I Once Was Lost... Again

Needles District, Hike #2: Druid Arch via Elephant Hill 11 miles

Let’s just start off by saying that I should never be allowed to navigate anything: an atlas, a road trip, a relationship, or yes, a hike.  My sister, parents and husband (as well as most friends) could tell you that my sense of direction is just terrible.  You’d be better off consulting a street map of the wrong city altogether than letting me guide you around my own neighborhood.  But sometimes, C lets me feel important by giving me the reigns for a bit.  Unfortunately, he chose the wrong day to let his crazy wife steer the ship.

We began our hike from Elephant Hill (a correction to my previous hike entry, which actually began at Big Spring Canyon Overlook).  From there we set off toward Druid Arch, a cool rock feature that is accessible by following a network of trails that trace a number of river washes in surrounding finger canyons.  This place was a total maze of deep crevices and lots of random footprints, reasons that are not a complete defense, but at least makes me feel less foolish and slightly more reasonable.

I started things off with a bang.  Rather than follow the given (read: boooring) route that would lead is to the arch in a generally direct path, I subconsciously chose to take us for a scenic detour, though an area called Chesler Park, following a 3.1 mile loop through an open valley, which was really very pretty.  We were still following signs for the arch, and were still headed in the “right” direction, but in a flash of irony, we found ourselves moseying down the path in Chesler Park in almost a complete ring. Were we going in circles? Of course not.  I laughed it off as someone’s bad attempt at trail design.  Clearly their fault.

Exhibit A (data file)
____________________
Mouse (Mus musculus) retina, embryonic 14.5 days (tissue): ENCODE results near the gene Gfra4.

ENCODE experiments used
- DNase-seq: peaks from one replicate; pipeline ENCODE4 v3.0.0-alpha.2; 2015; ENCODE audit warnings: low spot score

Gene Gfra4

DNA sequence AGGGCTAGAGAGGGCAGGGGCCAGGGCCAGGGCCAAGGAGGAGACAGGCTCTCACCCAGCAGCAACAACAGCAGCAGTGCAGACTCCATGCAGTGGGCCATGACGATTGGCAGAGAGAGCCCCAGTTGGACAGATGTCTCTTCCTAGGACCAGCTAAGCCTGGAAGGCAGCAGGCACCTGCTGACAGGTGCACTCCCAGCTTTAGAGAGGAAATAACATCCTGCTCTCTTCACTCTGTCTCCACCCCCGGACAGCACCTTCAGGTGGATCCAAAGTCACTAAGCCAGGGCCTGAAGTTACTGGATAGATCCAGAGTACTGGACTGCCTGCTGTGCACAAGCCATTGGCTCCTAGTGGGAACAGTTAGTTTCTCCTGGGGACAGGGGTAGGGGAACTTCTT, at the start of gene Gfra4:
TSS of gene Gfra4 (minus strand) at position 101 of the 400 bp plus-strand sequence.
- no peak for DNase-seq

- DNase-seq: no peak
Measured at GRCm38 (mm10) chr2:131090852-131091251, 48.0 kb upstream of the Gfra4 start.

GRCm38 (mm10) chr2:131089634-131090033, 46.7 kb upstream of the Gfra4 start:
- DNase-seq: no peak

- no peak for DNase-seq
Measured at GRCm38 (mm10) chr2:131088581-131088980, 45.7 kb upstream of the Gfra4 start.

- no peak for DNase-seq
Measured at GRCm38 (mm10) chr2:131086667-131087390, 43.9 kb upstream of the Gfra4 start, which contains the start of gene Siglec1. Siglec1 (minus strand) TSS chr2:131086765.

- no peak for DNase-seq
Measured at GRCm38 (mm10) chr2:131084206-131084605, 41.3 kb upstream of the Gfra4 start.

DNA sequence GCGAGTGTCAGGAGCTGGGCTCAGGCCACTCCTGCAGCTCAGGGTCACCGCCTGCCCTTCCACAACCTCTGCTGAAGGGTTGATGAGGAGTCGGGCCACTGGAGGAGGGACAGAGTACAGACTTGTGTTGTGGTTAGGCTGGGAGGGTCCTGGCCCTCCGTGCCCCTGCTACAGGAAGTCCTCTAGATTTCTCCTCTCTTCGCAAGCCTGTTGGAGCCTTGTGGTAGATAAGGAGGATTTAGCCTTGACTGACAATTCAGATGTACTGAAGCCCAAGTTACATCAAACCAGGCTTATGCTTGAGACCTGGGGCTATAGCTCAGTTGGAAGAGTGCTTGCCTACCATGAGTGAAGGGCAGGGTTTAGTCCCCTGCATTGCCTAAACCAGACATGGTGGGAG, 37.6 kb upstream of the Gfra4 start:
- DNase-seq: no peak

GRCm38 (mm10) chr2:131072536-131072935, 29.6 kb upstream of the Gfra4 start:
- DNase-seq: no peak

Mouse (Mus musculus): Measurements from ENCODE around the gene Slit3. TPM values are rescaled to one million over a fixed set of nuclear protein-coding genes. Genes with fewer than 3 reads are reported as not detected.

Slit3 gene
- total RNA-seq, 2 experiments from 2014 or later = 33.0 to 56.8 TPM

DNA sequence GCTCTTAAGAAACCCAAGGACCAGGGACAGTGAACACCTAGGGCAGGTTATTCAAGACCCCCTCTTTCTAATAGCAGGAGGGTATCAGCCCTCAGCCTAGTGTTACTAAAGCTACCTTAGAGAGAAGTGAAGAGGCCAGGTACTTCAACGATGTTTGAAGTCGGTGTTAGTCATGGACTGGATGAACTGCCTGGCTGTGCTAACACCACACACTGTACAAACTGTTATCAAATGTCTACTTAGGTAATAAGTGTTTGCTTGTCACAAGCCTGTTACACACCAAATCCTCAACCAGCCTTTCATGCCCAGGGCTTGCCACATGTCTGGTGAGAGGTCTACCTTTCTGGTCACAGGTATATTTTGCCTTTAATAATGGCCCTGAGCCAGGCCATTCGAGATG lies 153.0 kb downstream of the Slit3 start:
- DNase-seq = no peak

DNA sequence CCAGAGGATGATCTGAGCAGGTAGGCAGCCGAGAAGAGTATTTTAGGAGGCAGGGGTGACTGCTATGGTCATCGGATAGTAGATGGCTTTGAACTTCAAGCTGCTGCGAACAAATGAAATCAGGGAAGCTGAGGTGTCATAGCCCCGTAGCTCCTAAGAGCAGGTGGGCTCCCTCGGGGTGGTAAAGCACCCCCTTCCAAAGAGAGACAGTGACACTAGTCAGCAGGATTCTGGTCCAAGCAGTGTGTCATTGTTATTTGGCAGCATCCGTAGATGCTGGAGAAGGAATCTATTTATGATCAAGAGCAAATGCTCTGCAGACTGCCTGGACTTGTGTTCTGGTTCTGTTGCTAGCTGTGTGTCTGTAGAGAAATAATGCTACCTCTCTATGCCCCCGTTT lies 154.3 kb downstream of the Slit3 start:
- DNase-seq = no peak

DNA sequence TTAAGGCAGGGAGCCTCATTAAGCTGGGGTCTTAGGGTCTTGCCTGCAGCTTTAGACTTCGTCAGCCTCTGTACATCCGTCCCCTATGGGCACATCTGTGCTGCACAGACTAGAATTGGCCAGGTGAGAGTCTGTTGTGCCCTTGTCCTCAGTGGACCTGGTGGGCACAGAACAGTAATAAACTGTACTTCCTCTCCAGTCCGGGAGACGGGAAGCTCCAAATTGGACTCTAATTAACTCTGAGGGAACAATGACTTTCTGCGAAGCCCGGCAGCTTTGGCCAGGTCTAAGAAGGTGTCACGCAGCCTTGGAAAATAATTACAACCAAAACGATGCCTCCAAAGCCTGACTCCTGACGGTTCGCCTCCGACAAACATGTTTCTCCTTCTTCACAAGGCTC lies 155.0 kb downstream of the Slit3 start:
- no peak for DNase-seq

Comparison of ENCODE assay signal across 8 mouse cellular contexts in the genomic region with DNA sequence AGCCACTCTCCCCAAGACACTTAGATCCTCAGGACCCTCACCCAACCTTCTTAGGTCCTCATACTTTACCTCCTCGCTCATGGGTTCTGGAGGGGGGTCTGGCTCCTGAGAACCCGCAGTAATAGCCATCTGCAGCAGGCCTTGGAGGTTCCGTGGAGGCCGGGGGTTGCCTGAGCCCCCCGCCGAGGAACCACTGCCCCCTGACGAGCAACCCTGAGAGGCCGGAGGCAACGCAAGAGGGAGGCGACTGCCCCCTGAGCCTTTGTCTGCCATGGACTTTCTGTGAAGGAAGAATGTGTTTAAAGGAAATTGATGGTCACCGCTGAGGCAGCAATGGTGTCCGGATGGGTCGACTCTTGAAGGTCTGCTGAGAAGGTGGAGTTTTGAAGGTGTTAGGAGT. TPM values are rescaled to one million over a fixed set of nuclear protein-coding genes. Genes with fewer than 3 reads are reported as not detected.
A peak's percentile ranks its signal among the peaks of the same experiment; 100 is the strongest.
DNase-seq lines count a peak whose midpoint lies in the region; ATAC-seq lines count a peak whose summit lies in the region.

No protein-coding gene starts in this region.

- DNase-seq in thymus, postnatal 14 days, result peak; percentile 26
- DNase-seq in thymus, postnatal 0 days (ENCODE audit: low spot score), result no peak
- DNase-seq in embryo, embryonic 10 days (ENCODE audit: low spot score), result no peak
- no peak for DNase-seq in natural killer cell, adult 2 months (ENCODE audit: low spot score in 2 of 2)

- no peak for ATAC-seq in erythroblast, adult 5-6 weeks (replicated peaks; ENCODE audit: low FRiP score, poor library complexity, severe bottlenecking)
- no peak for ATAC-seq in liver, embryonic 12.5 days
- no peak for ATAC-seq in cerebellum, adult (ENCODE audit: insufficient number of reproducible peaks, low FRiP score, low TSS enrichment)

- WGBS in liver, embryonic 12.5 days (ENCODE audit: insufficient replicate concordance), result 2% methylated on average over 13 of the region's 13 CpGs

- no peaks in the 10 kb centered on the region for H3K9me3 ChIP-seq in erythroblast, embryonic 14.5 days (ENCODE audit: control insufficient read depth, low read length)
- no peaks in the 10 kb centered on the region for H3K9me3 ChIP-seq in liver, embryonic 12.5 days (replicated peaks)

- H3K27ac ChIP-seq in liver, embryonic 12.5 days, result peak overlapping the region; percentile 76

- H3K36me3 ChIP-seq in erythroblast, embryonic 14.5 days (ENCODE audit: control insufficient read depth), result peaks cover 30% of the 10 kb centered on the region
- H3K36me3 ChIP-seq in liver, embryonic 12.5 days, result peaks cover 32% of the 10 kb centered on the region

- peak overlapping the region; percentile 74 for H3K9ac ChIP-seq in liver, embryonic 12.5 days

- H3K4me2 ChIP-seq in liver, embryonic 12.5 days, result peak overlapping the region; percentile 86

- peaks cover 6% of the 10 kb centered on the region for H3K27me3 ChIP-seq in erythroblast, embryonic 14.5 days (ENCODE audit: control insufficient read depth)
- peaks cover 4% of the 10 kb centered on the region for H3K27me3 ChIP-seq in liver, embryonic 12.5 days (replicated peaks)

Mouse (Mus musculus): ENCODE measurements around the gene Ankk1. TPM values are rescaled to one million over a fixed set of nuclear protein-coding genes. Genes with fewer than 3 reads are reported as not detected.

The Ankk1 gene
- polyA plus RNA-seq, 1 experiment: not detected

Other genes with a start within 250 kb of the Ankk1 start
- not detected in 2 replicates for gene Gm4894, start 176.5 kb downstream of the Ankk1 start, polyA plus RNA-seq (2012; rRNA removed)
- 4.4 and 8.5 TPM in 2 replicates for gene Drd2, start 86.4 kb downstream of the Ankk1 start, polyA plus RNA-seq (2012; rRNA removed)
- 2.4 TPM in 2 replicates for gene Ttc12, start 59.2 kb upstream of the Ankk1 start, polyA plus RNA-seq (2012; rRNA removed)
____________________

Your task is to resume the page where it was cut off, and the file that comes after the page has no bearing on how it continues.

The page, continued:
We did make our way to the arch eventually.  It took us a little longer because not only did we add this Chesler Park deviation to the hike, but we also managed to follow some ghost tracks up a river wash for around a half hour before finding the real trail again.  When we reached the Druid, we scrambled up past the trail terminus, which offered a stunning view of the arch (pictured above) to a totally unnecessary perch high on the cliff above, all because we followed some stray, misleading cairns.  This is not a part of the world in which to mess with people’s cairns.  Come on.

So, 14.1 miles later, we arrive back at our car and returned to our sweet home in the desert.  By this time, we were verrry grimy - coated in the accumulated dust and sweat of the last four days.  So we did the only thing a pair of desperate hikers could do.  Remember those water jugs I mentioned in an earlier post?  And the campsite that was nestled in among some boulders?  Well, there was a small slit in the rocks behind our fire pit, with a dark space deep enough that we were mostly out of the line of sight of our friends and neighbors.  

So, we showered, one by one, by holding water jugs in the air.  It was hilarious and terrifying and cold, but we emerged refreshed and clean, which was worth every awkward glance we received from the older man and woman one site over.

This was one mistake I could live with.

1 comment:

  1. You would think seeing a two signs, approximately 3 miles apart that both said "Druid Arch - 4.1 miles" would have been a warning flag worth heading, but no -- we confidently marched on thinking the signs must be wrong. Yikes... confidence in the wrong hands is a scary thing.


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